Local otters offspring of two different species

This article is more than 12 months old

The descendants of small-clawed females and smooth-coated males are first known case of wild otter hybrids

The smooth-coated otters entrancing Singapore are most probably the descendants of two different species caught up in an unconventional romance.

Research indicates that the creatures could be the result of a fraught union.

Picky small-clawed otter females had initially rejected smooth-coated males, but their fruitless search for suitable mates of their own species eventually led them back to the smooth-coated males.

Researchers do not know if this original union occurred in nature or captivity - that is the subject of further research - but it is quite the story behind the world's first known case of wild otter hybrids.

Research assistant Meryl Theng and her team made the discovery that was published last year, when her team studied smooth-coated otter samples from all over the world in order to understand their population movements.

They also examined the dung and skin of 18 samples from five locations around Singapore, with surprising results.

"We questioned what could have gone wrong. Was spraint (dung) from the wrong species collected? Was there contamination of small-clawed otter DNA?" said Ms Theng, 28.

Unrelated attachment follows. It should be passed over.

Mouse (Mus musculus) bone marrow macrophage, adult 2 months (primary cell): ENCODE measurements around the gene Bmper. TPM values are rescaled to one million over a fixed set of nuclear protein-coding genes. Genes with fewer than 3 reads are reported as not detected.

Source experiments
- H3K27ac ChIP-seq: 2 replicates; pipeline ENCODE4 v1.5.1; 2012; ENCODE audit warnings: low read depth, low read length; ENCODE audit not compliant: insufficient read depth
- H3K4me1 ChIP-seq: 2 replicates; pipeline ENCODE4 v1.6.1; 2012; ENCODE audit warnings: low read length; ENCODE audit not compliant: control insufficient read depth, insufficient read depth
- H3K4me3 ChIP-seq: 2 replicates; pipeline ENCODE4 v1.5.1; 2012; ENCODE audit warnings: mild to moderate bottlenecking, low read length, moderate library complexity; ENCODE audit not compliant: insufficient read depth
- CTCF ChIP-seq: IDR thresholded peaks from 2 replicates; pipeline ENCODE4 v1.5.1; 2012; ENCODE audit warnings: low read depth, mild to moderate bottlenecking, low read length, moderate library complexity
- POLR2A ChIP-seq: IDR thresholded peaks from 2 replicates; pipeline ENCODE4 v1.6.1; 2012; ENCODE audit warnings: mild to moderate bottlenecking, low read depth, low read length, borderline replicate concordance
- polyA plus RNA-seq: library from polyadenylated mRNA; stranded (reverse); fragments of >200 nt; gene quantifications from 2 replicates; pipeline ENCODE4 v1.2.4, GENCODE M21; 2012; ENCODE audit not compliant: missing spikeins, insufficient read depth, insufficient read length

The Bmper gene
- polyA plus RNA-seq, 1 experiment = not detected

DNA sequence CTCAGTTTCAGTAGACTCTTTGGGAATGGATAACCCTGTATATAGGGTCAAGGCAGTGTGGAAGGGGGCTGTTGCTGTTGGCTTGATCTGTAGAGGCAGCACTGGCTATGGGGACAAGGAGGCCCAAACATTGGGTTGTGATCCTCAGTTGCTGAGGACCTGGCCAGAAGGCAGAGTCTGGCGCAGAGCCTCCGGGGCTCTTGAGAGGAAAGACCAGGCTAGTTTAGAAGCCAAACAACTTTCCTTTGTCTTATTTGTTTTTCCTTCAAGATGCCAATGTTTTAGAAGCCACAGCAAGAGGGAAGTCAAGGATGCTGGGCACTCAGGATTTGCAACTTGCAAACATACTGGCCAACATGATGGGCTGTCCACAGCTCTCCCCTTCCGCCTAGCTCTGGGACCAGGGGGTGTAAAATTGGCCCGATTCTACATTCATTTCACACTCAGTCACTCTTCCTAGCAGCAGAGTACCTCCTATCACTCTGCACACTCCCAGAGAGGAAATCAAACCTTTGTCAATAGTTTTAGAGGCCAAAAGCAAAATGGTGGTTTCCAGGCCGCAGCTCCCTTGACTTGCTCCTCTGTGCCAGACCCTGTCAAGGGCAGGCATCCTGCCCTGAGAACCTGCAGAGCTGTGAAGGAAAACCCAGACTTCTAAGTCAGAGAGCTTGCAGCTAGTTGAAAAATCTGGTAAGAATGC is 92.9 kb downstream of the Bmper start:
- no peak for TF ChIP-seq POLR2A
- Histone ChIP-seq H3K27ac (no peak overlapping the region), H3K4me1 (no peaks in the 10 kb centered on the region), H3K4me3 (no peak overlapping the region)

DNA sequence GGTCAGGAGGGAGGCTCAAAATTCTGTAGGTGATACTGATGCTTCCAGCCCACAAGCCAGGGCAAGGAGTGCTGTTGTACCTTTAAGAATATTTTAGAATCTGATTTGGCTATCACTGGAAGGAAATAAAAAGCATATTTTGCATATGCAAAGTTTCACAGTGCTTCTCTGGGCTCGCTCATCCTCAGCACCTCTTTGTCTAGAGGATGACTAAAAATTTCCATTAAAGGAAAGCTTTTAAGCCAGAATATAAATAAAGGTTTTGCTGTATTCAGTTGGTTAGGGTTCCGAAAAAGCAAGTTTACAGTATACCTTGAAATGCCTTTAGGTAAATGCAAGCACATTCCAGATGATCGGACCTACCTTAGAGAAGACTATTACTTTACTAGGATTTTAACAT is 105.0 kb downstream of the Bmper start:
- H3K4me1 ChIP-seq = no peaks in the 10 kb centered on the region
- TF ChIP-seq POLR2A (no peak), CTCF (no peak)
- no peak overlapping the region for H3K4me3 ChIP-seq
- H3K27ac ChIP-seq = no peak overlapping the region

Only after they verified that they did not make any mistakes, and after another colleague got the same results, did they realise that they were on to something.

Singapore has two species of otters. Smooth-coated ones grow up to 1.2m long and 11kg in weight. They are the more familiar ones here and have been increasingly seen since the 1990s in places such as Sungei Buloh, Bishan-Ang Mo Kio Park and Gardens by the Bay.

Small-clawed otters weigh around half as much, at 5kg, and in recent decades have been seen only on offshore islands such as Pulau Tekong and Pulau Ubin.

Ms Theng said there are several reasons why the two species could have bred with each other, the top contender being the "picky female" theory.

Singapore's otters do not look like hybrids because their genes are not split equally between the smooth-coated and small-clawed otters.

Rather, the original offspring of the two species continued breeding with smooth-coated otters across several generations, meaning that the descendants did not look like small-clawed otters at all, though they kept some of their genes, said Ms Theng.

Ms Theng said the two otter species are more genetically similar than previously thought and so should be recognised as such by taxonomists.

Biology lecturer N. Sivasothi, who heads community group OtterWatch, said the research raises interesting questions.

He said: "Should a threatened species be protected if there is evidence of hybridisation? Should hybrids be allowed to persist if they fill an ecological role?

"This will be discussed by the otter specialist group of the International Union for Conservation of Nature's Species Survival Commission at a proposed workshop for South-east Asian otter researchers."